Lucky noted (from a post by René) a disturbing change to the wording of delta.com yesterday — it appeared that without notice Delta eliminated mixed-cabin awards, which would have signalled another elephantine Skymiles devaluation. I reached out to Delta and was assured that the change is not as sinister as we imagine. Mixed-cabin rewards will still be available…to an extent.
What is a Mixed-Cabin Award?
A mixed cabin award is the mixing of two or more classes of service on a single reservation. For example, when trying to construct an international award reservation, often business will be available on the longhaul flight, but only economy class on the domestic flight. Delta has traditionally allowed the mixing of economy class and business class at the same level, pricing the award at the higher business class level.
It is not as straightforward as that, because Delta has five-award levels within each cabin of service and the economy and business levels must also match, but for simplicity consider a situation like this — say you need to get to Tokyo from Los Angeles and find saver business class space from Portland to Tokyo but no saver business class space from Los Angeles to Portland. In the past, Delta has allowed you to add on the LAX to PDX segment in economy class if it available and will not charge you any extra miles for it. Something like this:
Delta.com Did Change from “Yes” to “No” Without Notice
Overnight, we saw the following change —
Thus, I think the speculation was logical that Delta was jettisoning this benefit and would charge, in the example above, an extra 12.5K miles for the first flight. Would it even allow domestic first class (R) and business class (O) to be mixed on a single award? The wording suggested NO.
Why was this a logical deduction?
Flying Blue, the loyalty program of Air France/KLM does the same thing. Mixed-cabin awards were once available by signing and faxing in a release form (remember, Flying Blue Lives in the Stone Age), but now are no longer available — all flights must be in business class on a business class award, even if we are talking about a one-hour domestic or intra-European flight as part of an intercontinental premium cabin award.
Avianca’s LifeMiles program also has a strict policy requiring all award segments to be in the same class of service, even if you are booked in the highest cabin available on each flight!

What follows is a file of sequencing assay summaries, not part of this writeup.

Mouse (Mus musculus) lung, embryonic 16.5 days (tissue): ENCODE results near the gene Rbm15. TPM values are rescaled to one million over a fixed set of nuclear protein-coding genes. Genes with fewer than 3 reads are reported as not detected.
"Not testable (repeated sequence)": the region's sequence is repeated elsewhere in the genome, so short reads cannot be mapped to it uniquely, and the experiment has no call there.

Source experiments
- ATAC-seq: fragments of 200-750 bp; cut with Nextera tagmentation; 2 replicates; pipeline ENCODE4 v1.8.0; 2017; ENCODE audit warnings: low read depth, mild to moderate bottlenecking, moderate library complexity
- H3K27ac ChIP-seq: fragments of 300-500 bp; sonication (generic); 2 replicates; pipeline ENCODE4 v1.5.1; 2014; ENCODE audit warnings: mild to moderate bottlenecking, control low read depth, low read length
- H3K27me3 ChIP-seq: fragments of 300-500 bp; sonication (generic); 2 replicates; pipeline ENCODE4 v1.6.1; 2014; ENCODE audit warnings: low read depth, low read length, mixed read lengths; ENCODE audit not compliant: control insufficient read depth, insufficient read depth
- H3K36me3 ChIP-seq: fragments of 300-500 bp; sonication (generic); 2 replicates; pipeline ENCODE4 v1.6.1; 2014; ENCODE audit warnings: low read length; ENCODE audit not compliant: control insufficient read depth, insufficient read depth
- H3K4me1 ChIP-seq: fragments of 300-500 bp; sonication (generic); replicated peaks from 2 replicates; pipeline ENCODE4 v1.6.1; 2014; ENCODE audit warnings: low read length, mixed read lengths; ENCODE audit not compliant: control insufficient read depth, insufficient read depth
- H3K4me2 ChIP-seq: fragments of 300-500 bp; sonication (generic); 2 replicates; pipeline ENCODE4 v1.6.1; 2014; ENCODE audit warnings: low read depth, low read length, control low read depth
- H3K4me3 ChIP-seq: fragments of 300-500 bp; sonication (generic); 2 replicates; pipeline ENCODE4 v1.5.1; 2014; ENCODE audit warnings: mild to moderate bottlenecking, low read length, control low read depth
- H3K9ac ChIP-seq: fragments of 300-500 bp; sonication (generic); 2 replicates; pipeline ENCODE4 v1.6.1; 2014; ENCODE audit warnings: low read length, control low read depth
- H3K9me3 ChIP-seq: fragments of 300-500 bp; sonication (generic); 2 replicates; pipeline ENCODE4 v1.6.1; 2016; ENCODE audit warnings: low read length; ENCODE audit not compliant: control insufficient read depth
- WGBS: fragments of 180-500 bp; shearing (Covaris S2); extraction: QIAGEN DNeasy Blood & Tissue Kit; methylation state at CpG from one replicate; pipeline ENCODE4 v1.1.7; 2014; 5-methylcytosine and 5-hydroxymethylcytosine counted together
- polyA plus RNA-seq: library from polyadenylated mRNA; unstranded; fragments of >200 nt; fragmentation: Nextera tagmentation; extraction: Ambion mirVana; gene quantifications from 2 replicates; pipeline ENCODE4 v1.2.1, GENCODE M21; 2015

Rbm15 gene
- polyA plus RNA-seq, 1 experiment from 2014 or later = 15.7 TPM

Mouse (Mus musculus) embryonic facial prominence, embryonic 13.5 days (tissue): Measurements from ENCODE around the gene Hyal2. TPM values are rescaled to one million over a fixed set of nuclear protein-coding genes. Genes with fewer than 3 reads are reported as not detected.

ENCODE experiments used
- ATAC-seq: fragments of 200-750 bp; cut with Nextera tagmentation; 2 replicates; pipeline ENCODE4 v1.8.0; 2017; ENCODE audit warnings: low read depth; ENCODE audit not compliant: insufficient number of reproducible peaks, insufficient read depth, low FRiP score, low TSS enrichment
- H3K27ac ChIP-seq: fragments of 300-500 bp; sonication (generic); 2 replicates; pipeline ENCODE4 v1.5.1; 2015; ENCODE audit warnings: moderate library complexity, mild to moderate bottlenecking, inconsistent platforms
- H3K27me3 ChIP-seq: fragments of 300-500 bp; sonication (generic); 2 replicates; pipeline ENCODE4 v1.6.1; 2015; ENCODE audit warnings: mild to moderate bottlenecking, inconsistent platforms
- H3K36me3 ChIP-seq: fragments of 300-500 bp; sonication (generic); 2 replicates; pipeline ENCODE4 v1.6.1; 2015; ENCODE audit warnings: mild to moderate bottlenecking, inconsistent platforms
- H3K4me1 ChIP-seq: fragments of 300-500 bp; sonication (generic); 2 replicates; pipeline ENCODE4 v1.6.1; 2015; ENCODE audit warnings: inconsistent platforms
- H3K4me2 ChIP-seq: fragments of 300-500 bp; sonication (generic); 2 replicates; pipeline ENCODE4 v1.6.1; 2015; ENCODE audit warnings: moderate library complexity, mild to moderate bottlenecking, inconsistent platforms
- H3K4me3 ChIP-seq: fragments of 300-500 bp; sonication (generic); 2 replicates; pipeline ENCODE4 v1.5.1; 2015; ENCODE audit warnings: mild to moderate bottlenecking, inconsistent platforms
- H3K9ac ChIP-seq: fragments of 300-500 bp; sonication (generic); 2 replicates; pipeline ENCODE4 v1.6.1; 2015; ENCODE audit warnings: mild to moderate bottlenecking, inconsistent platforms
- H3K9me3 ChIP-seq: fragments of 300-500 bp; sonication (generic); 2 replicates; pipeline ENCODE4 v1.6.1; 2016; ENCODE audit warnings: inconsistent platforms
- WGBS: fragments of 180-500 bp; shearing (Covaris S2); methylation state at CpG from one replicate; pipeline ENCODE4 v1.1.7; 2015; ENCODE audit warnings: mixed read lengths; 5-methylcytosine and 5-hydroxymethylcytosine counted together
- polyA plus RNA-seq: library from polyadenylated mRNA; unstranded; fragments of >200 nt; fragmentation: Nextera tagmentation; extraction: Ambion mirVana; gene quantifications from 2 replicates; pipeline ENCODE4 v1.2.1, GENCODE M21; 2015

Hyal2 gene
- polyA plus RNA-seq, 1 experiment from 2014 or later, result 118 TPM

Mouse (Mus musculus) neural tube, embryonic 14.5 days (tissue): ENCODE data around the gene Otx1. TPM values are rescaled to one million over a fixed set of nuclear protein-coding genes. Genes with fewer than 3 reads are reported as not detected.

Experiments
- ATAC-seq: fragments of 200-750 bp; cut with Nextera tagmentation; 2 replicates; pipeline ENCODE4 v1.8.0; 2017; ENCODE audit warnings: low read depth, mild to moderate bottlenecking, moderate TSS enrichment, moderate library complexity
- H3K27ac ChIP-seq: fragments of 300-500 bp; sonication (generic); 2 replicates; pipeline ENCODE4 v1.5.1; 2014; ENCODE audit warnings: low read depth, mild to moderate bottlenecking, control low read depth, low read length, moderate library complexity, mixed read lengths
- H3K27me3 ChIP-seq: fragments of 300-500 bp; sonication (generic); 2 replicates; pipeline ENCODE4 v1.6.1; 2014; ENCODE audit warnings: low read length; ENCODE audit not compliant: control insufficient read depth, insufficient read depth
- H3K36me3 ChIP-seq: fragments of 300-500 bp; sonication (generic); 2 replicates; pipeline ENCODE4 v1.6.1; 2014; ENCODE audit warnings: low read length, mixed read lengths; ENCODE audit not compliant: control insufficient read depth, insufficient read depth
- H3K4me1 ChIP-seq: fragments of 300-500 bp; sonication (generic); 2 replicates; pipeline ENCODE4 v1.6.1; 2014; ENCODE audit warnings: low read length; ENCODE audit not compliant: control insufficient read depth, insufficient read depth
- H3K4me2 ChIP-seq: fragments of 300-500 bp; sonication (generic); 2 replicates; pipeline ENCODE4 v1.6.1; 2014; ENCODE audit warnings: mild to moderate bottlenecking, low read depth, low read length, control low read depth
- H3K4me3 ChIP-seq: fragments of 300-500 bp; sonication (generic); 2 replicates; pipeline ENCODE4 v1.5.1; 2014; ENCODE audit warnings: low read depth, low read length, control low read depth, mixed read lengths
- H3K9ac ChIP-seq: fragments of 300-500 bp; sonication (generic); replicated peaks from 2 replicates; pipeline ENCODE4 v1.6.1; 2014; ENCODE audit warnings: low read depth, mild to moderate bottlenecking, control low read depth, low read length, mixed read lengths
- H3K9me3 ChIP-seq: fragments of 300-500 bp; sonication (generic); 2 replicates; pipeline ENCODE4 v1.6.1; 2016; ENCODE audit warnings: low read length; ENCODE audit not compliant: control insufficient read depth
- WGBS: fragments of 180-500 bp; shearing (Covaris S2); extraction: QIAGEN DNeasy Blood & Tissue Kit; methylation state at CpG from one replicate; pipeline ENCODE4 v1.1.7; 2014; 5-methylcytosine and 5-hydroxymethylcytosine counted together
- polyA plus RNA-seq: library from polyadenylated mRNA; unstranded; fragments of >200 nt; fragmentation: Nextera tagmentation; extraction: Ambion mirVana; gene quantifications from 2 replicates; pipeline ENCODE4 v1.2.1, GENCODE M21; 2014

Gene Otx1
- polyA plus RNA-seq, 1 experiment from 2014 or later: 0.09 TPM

Delta Assures Us That These Mixed Cabin Awards Will Still Be Bookable at Prevailing Price Levels
I reached out to Delta for comment and was assured that there are no plans to eliminate the ability to mix economy and business class on a one-way award. In other words, pricing will remain as before and an economy class flight and business class flight may still be combined as long as the award levels match.
Are you confused?
You should be! If you are not familiar with the Skymiles award structure (now no longer even published!), trying to explain it would be like trying to explain to a lawyer about how the Lane-Emden Equation implicates Magnetic White Dwarfs (the subject of my wife’s thesis…).
Users of delta.com will notice that mixed cabin rewards are no longer permitted in the sense that if you search for a round-trip award and choose economy class for the outbound itinerary, you will only be able to choose economy class on the inbound. If you choose business class on the outbound itinerary, you will only be able to choose business class on the inbound itinerary.
Now within that classification, there still may be “mixed awards” like the LAX to PDX economy class connecting to PDX to NRT in business as referenced above. But what is not possible anymore on delta.com due to purported “technical limitations” is booking one-direction as an economy class award and the other direction as a business class award.
Why It Matters That Mixed Cabin Round-Trip Itineraries are Restricted on Delta.com
Delta claims this is not really an issue because if you want to travel business class in one direction and economy class the other direction, there is no problem — you just book two one-way awards in the desired cabin.
The problem is Europe, where Delta tacks on fuel surcharges if your trip originates there. Say you want to travel in economy class to Europe and business class back on Virgin Atlantic between JFK and LHR. If you book the trips separately, you pay 30K miles and $5.60 in taxes on the outbound. But on the inbound, if you book it as a separate award, instead of paying just the government taxes (which are pricey enough already), you pay a fuel surcharge on top of that for “originating” in Europe.
£351.66 (538 USD) is not chump change!
Book it as a round-trip award and you are looking at only a tad over $300 in taxes/fees.
Further, if you book two one-way awards and have to chance or cancel the trip, you are looking at two $150 fees instead of a single $150 change or cancellation fee.
Here’s a hint — at least for now, you can call Delta Reservations and still book the “mixed-cabin award” Delta is referring to on its website change of verbiage. Book one direction in economy and the other in business and the award should properly price out.
The changes do not appear to be as bad as imagined — rather they are more a formal acknowledgement of what has already occurred on delta.com, the inability to book a round-trip award in one direction in economy class and the other in business class.